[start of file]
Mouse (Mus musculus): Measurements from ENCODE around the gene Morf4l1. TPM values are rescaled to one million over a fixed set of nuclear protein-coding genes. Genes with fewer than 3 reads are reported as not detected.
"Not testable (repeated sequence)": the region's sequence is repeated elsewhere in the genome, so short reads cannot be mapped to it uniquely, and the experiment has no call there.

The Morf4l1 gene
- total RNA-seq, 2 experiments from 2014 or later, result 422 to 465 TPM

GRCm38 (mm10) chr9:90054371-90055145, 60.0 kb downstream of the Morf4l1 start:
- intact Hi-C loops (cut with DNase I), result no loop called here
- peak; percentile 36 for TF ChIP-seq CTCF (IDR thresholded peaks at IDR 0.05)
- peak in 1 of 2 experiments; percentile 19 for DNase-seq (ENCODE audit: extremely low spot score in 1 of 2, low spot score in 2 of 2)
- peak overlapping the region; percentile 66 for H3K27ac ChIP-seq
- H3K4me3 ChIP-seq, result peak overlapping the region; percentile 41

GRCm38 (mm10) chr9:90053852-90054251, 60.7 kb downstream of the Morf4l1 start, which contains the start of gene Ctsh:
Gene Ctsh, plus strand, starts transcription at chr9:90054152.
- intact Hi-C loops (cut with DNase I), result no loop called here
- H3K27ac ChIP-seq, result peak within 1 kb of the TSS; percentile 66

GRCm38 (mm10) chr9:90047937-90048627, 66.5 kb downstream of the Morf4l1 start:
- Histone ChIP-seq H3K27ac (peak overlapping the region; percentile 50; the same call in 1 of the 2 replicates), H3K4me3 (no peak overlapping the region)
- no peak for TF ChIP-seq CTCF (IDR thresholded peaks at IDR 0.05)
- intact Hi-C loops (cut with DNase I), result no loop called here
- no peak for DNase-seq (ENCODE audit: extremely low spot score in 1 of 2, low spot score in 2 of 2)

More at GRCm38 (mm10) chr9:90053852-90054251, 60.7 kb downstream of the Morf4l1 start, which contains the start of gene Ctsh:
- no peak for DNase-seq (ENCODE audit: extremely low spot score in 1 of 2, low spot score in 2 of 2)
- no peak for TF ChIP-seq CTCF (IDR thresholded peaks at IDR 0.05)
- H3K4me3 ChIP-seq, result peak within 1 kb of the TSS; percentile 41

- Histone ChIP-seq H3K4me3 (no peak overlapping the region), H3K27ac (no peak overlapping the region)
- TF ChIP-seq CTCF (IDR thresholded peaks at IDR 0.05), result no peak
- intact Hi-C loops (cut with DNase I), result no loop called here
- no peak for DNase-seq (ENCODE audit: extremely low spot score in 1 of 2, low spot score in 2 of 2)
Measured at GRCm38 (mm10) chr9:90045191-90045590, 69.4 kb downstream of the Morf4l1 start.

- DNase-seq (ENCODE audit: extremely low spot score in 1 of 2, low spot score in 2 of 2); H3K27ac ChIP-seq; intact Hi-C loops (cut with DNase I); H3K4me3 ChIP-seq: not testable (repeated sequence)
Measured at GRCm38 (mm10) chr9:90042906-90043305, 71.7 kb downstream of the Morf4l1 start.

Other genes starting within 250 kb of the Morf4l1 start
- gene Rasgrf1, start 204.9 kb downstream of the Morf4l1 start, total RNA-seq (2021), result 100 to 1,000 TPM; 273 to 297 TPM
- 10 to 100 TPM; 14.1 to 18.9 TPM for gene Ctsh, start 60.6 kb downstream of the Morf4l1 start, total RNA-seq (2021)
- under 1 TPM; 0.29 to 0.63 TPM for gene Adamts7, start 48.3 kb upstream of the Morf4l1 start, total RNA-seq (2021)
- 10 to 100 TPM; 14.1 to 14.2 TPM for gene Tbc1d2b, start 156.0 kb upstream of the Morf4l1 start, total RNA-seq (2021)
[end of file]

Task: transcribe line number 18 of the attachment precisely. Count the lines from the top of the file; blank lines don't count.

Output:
- intact Hi-C loops (cut with DNase I), result no loop called here